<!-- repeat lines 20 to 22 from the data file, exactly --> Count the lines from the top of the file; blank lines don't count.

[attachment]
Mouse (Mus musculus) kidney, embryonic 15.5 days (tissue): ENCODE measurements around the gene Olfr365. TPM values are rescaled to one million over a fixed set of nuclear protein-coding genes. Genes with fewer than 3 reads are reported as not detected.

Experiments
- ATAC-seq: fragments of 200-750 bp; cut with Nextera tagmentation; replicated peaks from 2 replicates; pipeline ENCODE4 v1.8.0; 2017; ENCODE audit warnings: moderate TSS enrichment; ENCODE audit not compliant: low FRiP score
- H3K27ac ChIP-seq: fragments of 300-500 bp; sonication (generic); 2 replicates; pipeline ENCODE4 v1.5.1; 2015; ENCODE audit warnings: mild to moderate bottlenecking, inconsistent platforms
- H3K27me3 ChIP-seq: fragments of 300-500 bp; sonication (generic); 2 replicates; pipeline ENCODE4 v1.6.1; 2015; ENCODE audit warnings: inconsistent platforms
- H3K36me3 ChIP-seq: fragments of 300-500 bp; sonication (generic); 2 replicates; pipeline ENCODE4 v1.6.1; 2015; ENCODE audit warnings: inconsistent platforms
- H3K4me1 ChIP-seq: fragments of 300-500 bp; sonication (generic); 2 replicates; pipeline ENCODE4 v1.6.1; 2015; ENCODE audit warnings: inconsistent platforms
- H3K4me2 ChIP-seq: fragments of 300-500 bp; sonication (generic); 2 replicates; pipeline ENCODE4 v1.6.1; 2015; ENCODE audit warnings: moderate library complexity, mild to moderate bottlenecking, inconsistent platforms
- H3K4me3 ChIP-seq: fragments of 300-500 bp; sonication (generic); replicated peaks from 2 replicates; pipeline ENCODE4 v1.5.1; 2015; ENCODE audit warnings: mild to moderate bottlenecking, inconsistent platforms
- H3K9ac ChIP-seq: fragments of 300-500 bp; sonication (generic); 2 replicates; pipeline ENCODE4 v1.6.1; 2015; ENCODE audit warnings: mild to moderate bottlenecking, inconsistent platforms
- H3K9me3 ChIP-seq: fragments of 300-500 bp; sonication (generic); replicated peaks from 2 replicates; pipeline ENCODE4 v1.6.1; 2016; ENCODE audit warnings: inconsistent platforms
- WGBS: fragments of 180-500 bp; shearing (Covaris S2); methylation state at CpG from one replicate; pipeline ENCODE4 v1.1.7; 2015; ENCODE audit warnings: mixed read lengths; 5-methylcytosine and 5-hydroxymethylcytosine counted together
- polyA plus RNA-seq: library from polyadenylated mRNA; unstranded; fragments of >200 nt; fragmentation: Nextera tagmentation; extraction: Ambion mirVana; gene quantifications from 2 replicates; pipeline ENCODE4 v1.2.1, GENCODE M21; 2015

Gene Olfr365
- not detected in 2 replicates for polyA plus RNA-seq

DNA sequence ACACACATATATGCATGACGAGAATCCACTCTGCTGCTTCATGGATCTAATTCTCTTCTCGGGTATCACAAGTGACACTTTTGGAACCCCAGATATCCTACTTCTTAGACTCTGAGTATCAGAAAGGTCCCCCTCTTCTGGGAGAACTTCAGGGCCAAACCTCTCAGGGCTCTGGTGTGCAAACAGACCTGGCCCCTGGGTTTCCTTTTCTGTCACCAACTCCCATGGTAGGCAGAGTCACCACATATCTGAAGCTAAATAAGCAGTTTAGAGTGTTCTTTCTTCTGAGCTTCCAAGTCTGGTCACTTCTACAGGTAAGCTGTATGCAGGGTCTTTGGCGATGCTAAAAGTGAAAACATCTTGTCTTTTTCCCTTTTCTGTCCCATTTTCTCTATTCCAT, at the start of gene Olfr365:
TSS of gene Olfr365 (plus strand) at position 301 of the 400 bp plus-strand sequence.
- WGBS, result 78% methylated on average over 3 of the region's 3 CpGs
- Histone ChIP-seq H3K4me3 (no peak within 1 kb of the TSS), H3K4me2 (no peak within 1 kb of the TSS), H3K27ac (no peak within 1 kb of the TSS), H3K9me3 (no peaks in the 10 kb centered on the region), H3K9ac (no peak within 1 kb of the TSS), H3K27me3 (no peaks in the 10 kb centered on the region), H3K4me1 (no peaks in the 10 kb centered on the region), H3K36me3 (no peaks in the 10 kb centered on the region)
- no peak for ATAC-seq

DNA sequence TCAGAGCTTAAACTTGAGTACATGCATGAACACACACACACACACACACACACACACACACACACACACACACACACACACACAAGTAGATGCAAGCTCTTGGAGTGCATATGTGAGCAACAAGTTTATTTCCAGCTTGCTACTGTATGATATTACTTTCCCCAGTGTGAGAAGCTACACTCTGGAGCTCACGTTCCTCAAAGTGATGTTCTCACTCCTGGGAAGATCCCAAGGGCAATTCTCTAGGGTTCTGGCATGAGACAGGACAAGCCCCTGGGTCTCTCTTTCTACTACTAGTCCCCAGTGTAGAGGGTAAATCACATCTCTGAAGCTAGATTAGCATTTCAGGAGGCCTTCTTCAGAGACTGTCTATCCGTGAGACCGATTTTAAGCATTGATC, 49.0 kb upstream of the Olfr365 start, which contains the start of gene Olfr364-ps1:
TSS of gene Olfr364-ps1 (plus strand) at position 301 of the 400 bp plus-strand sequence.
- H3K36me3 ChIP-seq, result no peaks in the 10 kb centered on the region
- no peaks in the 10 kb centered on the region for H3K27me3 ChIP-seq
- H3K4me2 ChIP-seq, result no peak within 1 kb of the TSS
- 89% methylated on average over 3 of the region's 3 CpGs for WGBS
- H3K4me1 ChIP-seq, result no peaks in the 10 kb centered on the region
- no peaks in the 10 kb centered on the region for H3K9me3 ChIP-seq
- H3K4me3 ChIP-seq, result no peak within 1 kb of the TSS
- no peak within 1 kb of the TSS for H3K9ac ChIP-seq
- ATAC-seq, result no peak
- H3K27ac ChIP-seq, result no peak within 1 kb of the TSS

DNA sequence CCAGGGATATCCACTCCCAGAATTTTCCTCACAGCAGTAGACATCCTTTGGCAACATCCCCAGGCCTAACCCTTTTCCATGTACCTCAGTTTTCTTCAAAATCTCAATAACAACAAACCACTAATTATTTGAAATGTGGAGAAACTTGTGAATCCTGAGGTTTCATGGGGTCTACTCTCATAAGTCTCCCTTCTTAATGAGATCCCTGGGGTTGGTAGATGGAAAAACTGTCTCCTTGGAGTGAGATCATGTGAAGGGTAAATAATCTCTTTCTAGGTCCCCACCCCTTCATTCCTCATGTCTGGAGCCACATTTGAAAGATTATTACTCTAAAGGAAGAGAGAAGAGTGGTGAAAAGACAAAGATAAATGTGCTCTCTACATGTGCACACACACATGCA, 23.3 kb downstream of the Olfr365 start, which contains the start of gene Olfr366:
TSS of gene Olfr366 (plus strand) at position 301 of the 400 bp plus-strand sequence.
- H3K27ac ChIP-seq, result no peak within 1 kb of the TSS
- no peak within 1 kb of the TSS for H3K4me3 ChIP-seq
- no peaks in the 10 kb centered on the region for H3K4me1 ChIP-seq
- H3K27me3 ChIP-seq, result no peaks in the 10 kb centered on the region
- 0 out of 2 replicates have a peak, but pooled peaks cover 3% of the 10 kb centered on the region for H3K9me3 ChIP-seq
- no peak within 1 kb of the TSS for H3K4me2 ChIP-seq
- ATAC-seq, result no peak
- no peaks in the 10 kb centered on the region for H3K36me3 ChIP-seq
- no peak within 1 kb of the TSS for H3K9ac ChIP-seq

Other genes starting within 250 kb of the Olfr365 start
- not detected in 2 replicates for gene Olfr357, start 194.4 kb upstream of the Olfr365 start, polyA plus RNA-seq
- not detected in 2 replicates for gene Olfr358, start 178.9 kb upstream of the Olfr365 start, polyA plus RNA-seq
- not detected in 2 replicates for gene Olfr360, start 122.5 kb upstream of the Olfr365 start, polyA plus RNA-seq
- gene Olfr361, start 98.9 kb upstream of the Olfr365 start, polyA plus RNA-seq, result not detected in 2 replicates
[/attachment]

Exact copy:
- no peak for ATAC-seq

DNA sequence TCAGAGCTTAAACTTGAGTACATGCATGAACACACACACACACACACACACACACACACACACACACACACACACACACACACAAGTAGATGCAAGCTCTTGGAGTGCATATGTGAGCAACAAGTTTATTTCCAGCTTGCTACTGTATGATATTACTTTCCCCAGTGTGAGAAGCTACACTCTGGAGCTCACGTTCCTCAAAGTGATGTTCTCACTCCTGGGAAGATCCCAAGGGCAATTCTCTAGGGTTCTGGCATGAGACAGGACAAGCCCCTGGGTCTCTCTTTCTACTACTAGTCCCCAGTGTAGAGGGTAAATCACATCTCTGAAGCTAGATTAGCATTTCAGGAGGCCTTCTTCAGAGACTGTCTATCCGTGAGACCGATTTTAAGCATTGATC, 49.0 kb upstream of the Olfr365 start, which contains the start of gene Olfr364-ps1:
TSS of gene Olfr364-ps1 (plus strand) at position 301 of the 400 bp plus-strand sequence.